A Story Of Climbing Mount Everest in Into Thin Air Novel

March 18, 2021 by Essay Writer

Into the Air of Death

Over 290 people, in total, have died attempting the climb on Mount Everest. Would you want to be apart of that statistic? The true story of Into Thin Air by Jon Krakauer, tells the tale of Krakauer and his team’s journey to the top of the Mount Everest, the tallest mountain in the world. The book really exemplifies the many hardships and variables of the summiting of Mount Everest. Many people on the climb die, some lose body parts or are permanently wounded, and others barely get by. Climbing the treacherous Mount Everest is not worth the risks due to the unpredictable weather patterns, high death tolls, and also the high risk low reward factor.

First off, summiting Mount Everest is unreasonable because of the unpredictable weather patterns. An example of these awful weather patterns is Jon Krakauer’s journey to the top of Mount Everest. Jon and his team got to the top of the mountain, with little problems, but when they finally reached the top, Krakauer noticed how storm clouds started forming after the sky had been completely clear almost an hour ago and writes:

A moment later, I paused to take another photo, this one looking down the Southeast Ridge, the route we had ascended. Training my lens on a pair of climbers approaching the summit, I noticed something that until that moment had escaped my attention. To the south, where the sky had been perfectly clear just an hour earlier, a blanket of clouds now hid Pumori, Ama Dablam, and the other lesser peaks surrounding Everest…

But I can attest that nothing I saw early on the afternoon of May 10 suggested that a murderous storm was bearing down. To my oxygen-depleted mind, the clouds drifting up the grand valley of ice known as the Western Cwm* look innocuous, wispy, insubstantial. (Krakauer, 8-9)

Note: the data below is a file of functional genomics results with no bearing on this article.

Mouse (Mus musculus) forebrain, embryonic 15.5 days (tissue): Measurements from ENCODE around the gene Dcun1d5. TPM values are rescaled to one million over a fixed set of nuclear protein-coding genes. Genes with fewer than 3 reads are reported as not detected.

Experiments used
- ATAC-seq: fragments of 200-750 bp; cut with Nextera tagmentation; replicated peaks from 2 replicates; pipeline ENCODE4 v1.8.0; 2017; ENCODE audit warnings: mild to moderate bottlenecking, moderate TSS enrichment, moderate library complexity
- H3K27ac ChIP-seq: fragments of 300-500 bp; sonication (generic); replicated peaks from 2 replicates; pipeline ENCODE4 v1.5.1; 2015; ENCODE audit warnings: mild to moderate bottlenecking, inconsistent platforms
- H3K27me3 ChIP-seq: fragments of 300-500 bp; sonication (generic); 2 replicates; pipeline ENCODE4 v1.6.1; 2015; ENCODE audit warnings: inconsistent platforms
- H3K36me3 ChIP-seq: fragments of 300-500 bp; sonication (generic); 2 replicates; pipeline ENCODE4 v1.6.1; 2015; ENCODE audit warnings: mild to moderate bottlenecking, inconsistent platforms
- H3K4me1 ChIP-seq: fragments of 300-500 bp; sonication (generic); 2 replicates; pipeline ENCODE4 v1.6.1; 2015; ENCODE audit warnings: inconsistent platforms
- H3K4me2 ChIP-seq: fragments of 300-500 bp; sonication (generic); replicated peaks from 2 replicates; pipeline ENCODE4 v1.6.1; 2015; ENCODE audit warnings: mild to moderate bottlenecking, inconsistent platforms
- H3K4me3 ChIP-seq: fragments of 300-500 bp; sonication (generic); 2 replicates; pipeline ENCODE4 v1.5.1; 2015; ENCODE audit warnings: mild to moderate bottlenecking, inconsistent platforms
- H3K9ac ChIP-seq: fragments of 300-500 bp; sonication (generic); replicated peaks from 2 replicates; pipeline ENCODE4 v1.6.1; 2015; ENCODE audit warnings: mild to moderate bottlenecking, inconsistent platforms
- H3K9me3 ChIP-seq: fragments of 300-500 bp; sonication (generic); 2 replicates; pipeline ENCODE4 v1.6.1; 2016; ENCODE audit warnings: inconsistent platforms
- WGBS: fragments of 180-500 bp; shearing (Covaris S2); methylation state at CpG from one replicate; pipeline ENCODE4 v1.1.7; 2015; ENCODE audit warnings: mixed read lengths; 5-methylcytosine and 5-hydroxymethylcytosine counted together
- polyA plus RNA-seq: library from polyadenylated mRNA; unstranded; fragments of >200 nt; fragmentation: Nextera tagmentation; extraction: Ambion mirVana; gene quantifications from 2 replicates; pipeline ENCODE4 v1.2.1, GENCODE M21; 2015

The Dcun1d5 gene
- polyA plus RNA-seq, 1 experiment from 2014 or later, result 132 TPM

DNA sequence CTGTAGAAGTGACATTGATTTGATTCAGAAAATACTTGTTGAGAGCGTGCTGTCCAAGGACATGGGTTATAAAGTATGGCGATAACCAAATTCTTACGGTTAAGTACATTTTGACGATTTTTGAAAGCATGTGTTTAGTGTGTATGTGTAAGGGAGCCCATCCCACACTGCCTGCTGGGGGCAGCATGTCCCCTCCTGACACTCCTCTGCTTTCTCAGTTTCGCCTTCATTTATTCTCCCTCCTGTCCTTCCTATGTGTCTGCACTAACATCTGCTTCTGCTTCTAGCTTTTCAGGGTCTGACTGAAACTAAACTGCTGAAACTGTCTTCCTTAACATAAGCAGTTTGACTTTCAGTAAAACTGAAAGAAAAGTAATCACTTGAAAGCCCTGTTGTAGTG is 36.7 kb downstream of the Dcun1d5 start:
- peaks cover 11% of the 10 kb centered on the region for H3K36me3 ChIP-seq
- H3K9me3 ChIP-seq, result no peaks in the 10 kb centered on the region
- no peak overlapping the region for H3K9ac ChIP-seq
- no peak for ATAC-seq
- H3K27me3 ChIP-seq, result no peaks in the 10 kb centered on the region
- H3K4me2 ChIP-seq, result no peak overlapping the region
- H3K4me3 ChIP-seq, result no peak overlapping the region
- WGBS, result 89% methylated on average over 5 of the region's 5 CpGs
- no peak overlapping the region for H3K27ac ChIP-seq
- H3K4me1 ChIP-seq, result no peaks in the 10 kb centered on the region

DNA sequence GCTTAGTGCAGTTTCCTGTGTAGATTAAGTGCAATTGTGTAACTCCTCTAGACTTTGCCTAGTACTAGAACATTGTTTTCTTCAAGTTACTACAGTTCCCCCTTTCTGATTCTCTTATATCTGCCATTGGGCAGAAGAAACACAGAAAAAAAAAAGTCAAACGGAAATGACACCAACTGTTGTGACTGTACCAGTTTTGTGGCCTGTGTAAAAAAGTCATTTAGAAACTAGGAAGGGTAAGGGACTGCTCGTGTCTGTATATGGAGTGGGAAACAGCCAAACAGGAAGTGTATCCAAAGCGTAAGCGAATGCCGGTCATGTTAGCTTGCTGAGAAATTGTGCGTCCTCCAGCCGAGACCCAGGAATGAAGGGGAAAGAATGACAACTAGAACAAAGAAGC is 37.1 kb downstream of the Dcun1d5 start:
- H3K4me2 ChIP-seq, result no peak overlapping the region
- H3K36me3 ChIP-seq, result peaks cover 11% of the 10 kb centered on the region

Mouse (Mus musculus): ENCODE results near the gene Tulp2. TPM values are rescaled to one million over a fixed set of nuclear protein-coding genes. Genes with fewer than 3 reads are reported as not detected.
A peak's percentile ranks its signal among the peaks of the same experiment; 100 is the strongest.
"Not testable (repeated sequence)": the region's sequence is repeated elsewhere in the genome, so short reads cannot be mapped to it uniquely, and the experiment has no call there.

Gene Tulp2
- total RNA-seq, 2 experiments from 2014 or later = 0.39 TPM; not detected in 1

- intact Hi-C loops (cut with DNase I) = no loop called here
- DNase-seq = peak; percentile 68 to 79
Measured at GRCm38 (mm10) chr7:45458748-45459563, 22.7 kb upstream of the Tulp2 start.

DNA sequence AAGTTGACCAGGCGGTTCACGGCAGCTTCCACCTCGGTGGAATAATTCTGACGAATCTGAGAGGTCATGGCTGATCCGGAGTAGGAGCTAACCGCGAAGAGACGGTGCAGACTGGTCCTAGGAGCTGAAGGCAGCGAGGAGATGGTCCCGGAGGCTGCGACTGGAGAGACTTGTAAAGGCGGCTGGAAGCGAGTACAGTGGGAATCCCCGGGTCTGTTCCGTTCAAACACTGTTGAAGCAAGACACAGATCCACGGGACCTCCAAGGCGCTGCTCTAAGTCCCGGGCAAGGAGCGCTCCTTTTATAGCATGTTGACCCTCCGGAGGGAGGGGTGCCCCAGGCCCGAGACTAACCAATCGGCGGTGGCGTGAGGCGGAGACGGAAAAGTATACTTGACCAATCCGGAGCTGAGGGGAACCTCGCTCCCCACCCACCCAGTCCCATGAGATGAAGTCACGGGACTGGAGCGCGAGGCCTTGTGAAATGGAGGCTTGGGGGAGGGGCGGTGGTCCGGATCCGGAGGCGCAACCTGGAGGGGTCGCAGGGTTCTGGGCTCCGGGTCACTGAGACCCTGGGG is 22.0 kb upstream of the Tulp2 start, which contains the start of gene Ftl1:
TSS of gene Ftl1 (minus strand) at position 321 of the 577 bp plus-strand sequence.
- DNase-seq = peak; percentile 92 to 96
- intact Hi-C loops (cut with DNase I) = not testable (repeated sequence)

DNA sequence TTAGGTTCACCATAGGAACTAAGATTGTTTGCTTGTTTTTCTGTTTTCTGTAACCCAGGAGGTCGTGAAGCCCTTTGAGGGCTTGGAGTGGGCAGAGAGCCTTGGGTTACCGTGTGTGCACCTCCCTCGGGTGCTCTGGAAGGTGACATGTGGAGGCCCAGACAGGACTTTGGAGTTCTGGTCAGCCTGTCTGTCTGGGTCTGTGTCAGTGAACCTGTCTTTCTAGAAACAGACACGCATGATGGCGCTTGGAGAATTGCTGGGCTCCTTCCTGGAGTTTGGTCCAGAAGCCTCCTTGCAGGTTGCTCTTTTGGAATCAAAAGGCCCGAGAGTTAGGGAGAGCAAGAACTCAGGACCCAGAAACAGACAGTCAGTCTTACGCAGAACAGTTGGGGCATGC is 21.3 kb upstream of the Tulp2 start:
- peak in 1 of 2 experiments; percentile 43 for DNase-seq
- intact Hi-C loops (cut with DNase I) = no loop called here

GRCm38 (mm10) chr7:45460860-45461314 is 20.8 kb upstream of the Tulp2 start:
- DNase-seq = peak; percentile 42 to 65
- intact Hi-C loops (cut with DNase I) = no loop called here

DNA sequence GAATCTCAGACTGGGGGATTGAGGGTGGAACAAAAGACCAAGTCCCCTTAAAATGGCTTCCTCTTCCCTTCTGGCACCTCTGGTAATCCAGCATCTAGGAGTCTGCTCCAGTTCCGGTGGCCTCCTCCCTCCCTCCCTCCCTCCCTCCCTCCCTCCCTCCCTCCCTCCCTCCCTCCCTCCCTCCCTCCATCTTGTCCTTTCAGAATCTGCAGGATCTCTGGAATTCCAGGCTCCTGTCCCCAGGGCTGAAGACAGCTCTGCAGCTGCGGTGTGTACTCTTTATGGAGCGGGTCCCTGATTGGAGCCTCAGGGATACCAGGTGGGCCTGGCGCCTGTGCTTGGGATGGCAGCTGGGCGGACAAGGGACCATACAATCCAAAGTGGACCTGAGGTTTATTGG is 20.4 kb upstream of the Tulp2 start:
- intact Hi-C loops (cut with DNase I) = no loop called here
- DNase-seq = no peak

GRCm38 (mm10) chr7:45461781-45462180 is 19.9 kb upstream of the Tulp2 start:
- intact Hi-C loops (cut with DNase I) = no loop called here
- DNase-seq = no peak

Krakauer states in his story how an hour before his team reached the summit, the sky had been completely clear and there was no sign of a storm brewing. When they reach the summit, however, Krakauer notices that a blanket of clouds have covered the surrounding mountains, foreshadowing to the storm that is about to happen later on in the story that leads to many people’s deaths. According to Jon Krakauer, many people died to this storm, including sherpa and guides. With him saying, “nothing I saw early on the afternoon of May 10 suggested that a murderous storm was bearing down” shows how even an advanced and experienced climber such as Jon Krakauer, didn’t see the storm coming because there were really no signs of it. This just shows how sudden and dangerous these storms are because 8 people died due to the sudden change of weather. Also, when Jon says, “To my oxygen-depleted mind, the clouds drifting up the grand valley of ice known as the Western Cwm looked innocuous, wispy, insubstantial” also suggests that because of the little to no oxygen near the summit of Everest, people’s minds and judgement are clouded because they don’t have oxygen to think about decisions carefully and this just further emphasizes the dangers of Mount Everest. Overall, the weather on Mount Everest is too unpredictable that it makes climbing even more dangerous than it already is.